Winning the Transgender Lottery - Mila Madison - The Weekly Rant - Transgender Universe

High cheekbones, full lips, small hands, no adam’s apple or wide hips. These are just a few things some of us trans girls may already be lucky to have before we even transition. For trans guys it might be that they are tall, flat chested or muscular. Any one of these things might make the experience just a little bit easier. Some call it winning the genetic lottery, or in our case the transgender lottery.

“We live in a world of a million privileges if your genes or bloodline work in your favor.”

We live in a world of a million privileges if your genes or bloodline work in your favor. Yes some may be physical features that may help you pass better, but not everyone cares about that. We all have a different outlook when it comes to our journey. Privilege can also go beyond the physical. It can be having enough money or the right insurance coverage for reassignment surgery. There are so many things that can be looked at as a privilege depending on who is looking. Yes we all could find an example where we won the transgender lottery if we look hard enough, but does it really matter?

Winning the Transgender Lottery - The Weekly Rant - Transgender Universe

We all have different needs and aspirations, just like the rest of society. Many of the things we worry about are the same things cisgender people worry about. There are cisgender women out there who have big hands and feet. You have cisgender men who are short or may not be able to grow facial hair. All human beings have their shortcomings and insecurities depending on the perspective, even the models we see in photos and the movie stars we see on the big screen.  What complicates matters for us is things like dysphoria and discrimination. Often our perceived shortcomings, whether in our minds or reality, can trigger dysphoria or make us fearful of being clocked or even discriminated against.

“We live in a sensationalized society and we are constantly bombarded with a binary view of what everyone should look like.”

We live in a sensationalized society and we are constantly bombarded with a binary view of what everyone should look like. We see it represented in our pop culture. We even see it within our own community. I often hear some backlash when we celebrate the likes of Laverne Cox, Chaz Bono or Andreja Pejic, where people say they do not represent what it is really like to be transgender because of the privileges they receive. The truth is that most people in the limelight are not being truly represented whether they are transgender or not. You have top photographers with the best lighting choosing the best out of a 100 pictures. They next add some Photoshop and you have the perfect image. The same goes with movies.

Human beings come in all shapes and sizes. We all play the genetic lottery in some shape or form. Genetics are the reason that we are transgender in the first place. If you are a trans girl and you are worried about your weight, size, looks or whatever then welcome to womanhood. You now get to deal with all the same pressures from society that every woman has. The same goes for trans guys. Being insecure about your body or height is a perfectly normal thing for a guy. In the end it is our choice whether we want to conform to gender roles or just go our own way. There is no right or wrong way to be transgender. We each have our own journey and we need to support each other regardless of what privileges one may or may not have. We need to accept each other before we can expect the world to accept us. After all, we are all in this together.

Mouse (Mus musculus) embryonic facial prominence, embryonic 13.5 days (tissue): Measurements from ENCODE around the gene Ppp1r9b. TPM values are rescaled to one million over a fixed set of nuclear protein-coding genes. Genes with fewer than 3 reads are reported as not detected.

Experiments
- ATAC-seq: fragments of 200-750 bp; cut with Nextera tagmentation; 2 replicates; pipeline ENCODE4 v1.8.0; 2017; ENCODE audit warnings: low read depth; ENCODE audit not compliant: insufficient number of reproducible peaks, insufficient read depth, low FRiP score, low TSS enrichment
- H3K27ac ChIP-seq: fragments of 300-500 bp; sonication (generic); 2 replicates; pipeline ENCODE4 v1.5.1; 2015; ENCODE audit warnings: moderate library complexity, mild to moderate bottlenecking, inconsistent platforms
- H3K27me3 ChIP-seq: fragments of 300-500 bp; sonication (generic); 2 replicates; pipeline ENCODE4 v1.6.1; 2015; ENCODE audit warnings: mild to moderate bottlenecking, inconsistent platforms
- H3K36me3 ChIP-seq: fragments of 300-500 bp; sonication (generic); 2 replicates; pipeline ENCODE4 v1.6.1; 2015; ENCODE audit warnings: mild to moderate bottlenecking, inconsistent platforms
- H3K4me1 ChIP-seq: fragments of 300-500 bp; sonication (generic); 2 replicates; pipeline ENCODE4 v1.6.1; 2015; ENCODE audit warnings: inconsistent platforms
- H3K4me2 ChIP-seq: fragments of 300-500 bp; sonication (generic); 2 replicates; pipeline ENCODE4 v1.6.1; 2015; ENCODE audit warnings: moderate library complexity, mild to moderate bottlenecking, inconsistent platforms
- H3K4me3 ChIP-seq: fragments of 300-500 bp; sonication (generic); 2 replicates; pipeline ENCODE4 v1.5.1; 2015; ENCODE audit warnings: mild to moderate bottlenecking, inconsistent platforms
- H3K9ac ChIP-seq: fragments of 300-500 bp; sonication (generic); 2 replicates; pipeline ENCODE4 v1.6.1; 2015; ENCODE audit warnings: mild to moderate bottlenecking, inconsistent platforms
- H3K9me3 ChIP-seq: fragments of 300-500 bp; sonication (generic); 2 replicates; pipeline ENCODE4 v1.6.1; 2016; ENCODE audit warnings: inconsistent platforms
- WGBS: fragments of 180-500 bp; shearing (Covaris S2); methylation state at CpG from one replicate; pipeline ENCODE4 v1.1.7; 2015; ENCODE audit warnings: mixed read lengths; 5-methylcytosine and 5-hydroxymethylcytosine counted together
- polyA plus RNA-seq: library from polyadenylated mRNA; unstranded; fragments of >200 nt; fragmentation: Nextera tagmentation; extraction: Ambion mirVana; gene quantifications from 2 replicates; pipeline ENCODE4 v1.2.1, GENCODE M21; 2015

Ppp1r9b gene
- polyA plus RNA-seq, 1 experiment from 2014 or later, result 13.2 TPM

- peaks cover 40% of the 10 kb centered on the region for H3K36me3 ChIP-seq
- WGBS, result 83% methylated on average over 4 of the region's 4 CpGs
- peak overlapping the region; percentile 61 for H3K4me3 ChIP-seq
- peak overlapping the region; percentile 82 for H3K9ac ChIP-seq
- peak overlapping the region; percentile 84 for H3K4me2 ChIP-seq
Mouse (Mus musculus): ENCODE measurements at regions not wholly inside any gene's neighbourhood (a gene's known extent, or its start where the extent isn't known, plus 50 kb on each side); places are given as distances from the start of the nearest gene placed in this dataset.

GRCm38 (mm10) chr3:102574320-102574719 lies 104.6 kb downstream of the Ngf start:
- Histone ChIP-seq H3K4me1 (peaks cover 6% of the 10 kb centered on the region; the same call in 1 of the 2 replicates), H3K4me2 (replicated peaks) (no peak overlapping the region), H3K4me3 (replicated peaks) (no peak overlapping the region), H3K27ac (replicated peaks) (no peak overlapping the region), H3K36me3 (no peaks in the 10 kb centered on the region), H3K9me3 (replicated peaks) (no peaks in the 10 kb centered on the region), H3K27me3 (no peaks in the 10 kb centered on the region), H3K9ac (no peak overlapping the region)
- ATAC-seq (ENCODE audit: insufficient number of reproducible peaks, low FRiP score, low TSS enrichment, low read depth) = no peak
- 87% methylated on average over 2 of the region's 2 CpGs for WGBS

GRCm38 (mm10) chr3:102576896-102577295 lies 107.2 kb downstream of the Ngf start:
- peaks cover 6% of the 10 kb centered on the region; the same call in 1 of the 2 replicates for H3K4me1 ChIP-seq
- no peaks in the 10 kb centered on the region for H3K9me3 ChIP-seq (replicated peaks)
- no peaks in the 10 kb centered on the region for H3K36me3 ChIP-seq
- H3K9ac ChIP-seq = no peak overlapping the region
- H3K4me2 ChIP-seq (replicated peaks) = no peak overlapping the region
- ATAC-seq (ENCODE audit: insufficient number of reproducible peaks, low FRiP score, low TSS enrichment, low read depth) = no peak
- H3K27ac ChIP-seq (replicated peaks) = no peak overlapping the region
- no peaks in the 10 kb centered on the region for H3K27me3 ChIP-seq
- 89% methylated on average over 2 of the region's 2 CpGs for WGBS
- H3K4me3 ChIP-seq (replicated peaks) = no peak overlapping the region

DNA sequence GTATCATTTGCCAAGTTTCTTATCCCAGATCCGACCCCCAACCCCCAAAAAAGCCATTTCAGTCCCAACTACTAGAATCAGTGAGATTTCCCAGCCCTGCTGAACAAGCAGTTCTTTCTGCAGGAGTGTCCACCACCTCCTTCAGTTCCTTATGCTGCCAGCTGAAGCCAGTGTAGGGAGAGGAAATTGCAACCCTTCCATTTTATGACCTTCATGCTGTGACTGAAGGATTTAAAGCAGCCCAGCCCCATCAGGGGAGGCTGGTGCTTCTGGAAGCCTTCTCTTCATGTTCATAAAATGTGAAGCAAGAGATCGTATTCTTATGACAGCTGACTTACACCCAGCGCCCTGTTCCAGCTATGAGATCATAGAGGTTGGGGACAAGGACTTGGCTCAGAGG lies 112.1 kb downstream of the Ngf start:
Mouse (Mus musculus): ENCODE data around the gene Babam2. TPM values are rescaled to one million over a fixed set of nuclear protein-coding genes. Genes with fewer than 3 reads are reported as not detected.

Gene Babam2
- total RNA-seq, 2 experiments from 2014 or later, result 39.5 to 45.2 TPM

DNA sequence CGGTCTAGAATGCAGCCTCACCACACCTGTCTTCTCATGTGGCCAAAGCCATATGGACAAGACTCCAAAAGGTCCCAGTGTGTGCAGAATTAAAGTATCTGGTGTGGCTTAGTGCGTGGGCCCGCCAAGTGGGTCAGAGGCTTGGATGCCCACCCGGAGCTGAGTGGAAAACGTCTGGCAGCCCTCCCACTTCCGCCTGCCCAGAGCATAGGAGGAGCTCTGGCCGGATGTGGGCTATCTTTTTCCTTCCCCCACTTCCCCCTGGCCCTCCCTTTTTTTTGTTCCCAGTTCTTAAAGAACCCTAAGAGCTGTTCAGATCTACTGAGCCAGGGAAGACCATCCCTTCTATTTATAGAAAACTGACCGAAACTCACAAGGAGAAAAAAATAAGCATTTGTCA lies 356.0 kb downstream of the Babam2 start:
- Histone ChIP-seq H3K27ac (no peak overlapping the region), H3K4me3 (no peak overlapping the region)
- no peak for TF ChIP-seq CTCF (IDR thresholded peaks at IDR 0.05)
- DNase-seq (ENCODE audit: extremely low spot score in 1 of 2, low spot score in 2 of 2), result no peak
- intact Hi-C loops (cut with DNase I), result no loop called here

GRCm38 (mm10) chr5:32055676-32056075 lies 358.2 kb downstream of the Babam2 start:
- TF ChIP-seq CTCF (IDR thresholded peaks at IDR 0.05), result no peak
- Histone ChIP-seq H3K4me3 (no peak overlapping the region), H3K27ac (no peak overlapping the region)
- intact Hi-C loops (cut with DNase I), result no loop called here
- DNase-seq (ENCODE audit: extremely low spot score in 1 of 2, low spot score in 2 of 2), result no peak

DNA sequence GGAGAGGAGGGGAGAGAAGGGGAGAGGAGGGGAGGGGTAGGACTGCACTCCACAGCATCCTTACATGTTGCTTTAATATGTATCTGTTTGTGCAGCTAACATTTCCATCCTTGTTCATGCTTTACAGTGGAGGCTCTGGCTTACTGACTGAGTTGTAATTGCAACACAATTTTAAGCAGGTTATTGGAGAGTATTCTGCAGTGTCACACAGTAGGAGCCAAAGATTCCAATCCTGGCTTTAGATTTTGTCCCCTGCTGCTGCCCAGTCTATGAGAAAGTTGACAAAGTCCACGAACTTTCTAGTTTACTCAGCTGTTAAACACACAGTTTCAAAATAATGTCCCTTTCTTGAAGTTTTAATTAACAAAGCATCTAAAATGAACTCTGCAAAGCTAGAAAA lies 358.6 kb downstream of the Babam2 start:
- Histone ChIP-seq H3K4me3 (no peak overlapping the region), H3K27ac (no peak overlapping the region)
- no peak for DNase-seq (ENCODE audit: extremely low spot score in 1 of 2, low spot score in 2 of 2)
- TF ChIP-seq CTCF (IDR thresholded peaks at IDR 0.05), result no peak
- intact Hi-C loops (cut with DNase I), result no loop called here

Stay safe and keep fighting for all of us!


Love and peace,

Mila Madison


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  • Remrie Ra Arrie

    I am inherently a tomboy, I can look very feminine and elegant and I love it when I do, but also can do a complete brake job on my rusty pickup truck. Being comfortable and accepting of who/what we are is vital. Even if it means we get misgendered. However, a healthy sense of self, a healthy ego, and a healthy pride as to invision who/what you are on the inside and try to externalize that is very productive. And can be difficult. Just like starting a business or mastering a hobby. There is no one right way to open a restaurant, there is no one right way to play music. But not getting those results is going to be frustrating just as much as the images in the media could.

    I have a lot of insecurities myself. A lot of anxieties, depressions, and resentment. Some of it is pure rage. But that is a byproduct of abuse and neglect, and PTSD of a long series of personal experiences and revelations that have come to light. Absent those frustrations our “loving supportive peers who support us unconditionally” create, most of us would have much better self images even without hormone therapy. And I find having confidence and sense of self is what lets me not be misgendered more than what I wear, and how I look. Sometimes the voice isn’t a factor either.